Last week I took all four children to the dentist. There were x-rays, fluoride, scraping, and flossing. There were a couple of new cavities. I also recall a tiny little lecture about the perils of thumb sucking.
Shiny golden coins were handed out and the kids got to get prizes rendered from brightly-colored machines. There were treats from mommy afterward because the children were quite brave.
The next day all four kids woke up armed with shiney new toothbrushes. Inspired to fight the plaque, they brushed their teeth (before breakfast), and flossed. I think someone even asked me where the mouthwash was.
This is a phenomenon I like to call “The day after the dentist”.
I’ve seen it before.
We all do it.
Something happens to remind us how important, valuable, or exciting something is, and we’re on fire!
But inevitably, even when we’re really gung-ho about something, after a while, the novelty wears off. The newness is gone and the inspiration dies.
It reminds me of cooking.
I love cooking.
As a new bride, I was determined to cook healthy, delicious meals every day! And I did, for a while. A few years even. Then, life got more complicated and busy, and before I realized it I was making 18 home-cooked meals a day (and countless snacks). I hated the very thought of setting foot in the kitchen! I realize now, that even the things we are passionate about, can get old when we’re asked to do them long-term.
It doesn’t really matter what gets us excited for change. We might hear a speech or sermon. We might get lost in a good article or blog. Maybe we watch a great television show or documentary that moves us in a special way. I’ve even gotten excited about something new after meeting a new friend.
And then we are inspired.
We start buying more organic groceries.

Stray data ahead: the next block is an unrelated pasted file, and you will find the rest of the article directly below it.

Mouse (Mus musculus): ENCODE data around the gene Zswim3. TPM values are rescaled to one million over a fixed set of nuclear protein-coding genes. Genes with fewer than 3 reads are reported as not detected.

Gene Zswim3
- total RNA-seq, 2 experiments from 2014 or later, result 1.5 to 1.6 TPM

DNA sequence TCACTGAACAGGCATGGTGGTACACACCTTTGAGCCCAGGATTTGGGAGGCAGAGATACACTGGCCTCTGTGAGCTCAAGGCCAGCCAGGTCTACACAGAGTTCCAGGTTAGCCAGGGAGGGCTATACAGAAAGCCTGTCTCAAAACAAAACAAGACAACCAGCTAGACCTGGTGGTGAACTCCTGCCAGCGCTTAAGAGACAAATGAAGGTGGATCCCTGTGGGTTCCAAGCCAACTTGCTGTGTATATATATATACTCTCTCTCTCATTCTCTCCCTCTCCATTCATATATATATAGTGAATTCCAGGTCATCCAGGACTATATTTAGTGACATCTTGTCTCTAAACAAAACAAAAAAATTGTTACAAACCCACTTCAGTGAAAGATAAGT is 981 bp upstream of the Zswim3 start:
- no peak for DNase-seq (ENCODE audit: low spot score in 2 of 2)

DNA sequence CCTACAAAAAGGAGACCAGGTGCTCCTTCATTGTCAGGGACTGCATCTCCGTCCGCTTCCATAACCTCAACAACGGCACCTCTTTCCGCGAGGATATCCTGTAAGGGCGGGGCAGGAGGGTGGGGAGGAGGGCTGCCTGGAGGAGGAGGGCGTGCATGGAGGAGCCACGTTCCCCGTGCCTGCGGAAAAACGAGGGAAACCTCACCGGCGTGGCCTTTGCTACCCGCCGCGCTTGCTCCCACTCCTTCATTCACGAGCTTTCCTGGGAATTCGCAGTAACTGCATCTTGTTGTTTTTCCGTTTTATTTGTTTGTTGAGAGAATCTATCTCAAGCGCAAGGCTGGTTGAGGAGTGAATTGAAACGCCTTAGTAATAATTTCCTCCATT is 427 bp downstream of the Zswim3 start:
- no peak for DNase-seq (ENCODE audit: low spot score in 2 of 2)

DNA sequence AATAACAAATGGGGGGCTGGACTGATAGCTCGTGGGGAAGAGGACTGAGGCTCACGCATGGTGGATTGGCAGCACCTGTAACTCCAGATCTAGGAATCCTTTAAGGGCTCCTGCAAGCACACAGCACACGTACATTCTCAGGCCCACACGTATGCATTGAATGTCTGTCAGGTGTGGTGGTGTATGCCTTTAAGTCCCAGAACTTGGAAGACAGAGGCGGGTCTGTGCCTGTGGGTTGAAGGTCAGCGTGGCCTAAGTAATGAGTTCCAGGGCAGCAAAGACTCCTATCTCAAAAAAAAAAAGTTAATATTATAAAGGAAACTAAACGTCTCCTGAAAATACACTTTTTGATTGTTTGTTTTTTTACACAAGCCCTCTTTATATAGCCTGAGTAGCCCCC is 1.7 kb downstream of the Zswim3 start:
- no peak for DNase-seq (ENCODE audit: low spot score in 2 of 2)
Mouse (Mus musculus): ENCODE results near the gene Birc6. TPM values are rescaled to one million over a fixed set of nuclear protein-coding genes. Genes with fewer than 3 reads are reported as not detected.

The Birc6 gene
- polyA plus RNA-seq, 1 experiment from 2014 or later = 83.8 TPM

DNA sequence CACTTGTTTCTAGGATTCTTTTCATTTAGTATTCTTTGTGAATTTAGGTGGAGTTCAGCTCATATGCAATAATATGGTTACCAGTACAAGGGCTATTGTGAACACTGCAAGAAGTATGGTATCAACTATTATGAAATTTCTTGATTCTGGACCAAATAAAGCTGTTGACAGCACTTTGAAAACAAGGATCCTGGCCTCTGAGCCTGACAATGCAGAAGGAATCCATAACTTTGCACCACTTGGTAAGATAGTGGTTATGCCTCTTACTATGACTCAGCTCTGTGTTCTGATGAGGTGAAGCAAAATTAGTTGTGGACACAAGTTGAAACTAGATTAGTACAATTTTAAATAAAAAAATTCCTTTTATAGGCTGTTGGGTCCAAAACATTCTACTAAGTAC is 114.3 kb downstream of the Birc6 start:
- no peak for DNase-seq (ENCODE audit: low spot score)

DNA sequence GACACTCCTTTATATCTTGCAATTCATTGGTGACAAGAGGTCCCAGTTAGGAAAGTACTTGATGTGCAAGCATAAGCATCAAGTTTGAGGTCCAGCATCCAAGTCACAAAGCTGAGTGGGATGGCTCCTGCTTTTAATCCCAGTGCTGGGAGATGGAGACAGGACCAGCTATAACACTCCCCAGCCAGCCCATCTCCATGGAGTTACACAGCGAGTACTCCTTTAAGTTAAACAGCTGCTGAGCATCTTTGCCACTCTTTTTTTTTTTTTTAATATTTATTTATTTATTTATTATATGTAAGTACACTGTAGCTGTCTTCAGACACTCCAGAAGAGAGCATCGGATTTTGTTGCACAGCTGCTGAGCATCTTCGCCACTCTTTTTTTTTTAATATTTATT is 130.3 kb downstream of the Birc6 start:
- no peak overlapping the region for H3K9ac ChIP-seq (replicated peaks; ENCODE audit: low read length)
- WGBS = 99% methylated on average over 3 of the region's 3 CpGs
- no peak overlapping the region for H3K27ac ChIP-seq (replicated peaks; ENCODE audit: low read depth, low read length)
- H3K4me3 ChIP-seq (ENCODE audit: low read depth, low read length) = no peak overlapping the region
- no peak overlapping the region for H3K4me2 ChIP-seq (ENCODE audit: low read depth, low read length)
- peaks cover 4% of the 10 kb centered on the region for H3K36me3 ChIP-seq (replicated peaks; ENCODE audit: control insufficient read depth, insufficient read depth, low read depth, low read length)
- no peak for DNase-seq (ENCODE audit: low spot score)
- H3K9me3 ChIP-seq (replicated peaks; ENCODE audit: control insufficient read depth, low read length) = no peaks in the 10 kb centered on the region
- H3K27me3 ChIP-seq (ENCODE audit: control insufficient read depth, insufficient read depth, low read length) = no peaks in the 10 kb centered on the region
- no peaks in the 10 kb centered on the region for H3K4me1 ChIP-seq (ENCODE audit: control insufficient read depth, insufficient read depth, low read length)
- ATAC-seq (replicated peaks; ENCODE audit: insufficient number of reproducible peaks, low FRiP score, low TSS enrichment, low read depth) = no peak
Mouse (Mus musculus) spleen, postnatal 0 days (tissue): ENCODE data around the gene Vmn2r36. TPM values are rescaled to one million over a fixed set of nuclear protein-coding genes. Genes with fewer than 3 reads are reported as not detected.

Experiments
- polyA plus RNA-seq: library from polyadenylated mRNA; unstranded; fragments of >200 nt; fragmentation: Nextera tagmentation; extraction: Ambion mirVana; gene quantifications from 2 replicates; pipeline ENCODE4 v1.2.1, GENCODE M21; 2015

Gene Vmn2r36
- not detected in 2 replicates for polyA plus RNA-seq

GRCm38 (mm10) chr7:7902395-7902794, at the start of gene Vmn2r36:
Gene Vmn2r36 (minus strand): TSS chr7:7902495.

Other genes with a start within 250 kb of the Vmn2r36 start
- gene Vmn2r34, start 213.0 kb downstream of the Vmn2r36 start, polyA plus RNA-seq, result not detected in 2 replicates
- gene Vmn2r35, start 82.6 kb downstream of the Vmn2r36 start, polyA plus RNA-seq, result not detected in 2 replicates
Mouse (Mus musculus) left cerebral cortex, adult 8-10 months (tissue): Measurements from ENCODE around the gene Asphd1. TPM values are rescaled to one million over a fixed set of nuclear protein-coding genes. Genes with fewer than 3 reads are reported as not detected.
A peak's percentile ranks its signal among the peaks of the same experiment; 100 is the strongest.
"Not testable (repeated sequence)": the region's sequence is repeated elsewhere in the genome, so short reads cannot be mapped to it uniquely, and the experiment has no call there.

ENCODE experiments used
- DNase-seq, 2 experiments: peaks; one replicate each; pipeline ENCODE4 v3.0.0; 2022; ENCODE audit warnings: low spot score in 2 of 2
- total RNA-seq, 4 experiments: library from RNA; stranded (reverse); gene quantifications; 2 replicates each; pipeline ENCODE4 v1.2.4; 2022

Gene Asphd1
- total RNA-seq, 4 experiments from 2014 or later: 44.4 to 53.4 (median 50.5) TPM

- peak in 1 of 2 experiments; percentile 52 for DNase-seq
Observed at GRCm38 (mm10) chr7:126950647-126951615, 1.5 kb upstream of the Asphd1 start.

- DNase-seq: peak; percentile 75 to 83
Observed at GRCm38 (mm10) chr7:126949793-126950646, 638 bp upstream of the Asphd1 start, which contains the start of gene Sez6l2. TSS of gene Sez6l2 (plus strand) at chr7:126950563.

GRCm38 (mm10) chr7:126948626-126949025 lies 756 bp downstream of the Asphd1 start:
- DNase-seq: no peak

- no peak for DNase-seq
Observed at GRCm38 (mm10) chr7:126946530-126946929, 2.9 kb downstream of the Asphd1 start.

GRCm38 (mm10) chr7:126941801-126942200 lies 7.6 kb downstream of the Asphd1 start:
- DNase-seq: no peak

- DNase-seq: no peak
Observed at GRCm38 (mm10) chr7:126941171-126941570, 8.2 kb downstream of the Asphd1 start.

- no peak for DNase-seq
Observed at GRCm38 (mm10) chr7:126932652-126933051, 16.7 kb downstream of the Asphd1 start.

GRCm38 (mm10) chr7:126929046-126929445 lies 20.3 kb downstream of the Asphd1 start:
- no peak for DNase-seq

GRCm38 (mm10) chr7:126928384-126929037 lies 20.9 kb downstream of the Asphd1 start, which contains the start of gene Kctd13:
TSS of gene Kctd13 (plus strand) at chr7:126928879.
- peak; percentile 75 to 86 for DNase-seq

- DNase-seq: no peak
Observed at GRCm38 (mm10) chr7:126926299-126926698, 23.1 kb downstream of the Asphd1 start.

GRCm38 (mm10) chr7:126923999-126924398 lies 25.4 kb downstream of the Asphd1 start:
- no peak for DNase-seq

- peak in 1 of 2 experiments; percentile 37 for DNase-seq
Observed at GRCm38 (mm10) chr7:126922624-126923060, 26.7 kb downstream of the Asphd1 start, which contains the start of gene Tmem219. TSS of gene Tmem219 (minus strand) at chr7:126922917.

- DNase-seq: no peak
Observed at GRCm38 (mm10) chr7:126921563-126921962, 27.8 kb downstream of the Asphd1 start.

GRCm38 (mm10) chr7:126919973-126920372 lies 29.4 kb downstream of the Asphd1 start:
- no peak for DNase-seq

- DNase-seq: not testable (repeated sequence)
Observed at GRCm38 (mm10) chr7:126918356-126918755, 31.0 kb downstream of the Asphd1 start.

Some might begin to persue adoption or foster care.
We might swear off carbs for a while.
We could open the Bible more.
It could be a new habit of fasting.
We join a gym.
We clean out the pantry and burn all the high-fructose corn syrup.
But just like my dear children, we adults tend to forget the urgency with which we were once inspired. How quickly we forget the thing that mattered so much to us such a short time ago.
Inspiration gives way to convenience. Good intentions surrender to forgetfulness, laziness, and even resentment.
How quickly we tire of doing the things God asks us to do!
What can we do to keep the fire burning? How to keep ourselves inspired to do what’s right even after it’s not fun anymore?
How do I keep my kids flossing her teeth?
I believe the Bible has the answer.
Galatians 6:9 says,
“And let us not grow weary of doing good, for in due season we will reap, if we do not give up.”
If we do not give up.
That’s the tough part, right? The not giving up after the excitement fades. Reality seeps in, and we start to see how hard it really is to do the things God is asking us to do. We get tired of it. It’s not fun anymore.
But I encourage you to keep pressing on. Even in the things you gave up on long ago.
Dust off the Bible.
Return to church.
Stop eating ice cream.
Take a walk.
Turn off the T.V.
Open a book.
Floss your teeth.
Live every day like it’s the day after the dentist!
Only you know the things that you’ve given up on. Only the Holy Spirit can reveal to you why you gave up on them. Make Phil. 3:14 your anthem:
“I press on toward the goal to win the prize for which God has called me heavenward in Christ Jesus.”
Envision healthy teeth. Picture a deeper relationship with your Creator. Remember the importance of healthy meals shared around a family dinner table.
Think of the end result.
“Let us not become weary in doing good,for at the proper time we will reap a harvest if we do not give up.”
I’d love it if you’d share the things that you need to persevere in. I look forward to hearing all about them in the comments below!
Writing in answer to His call,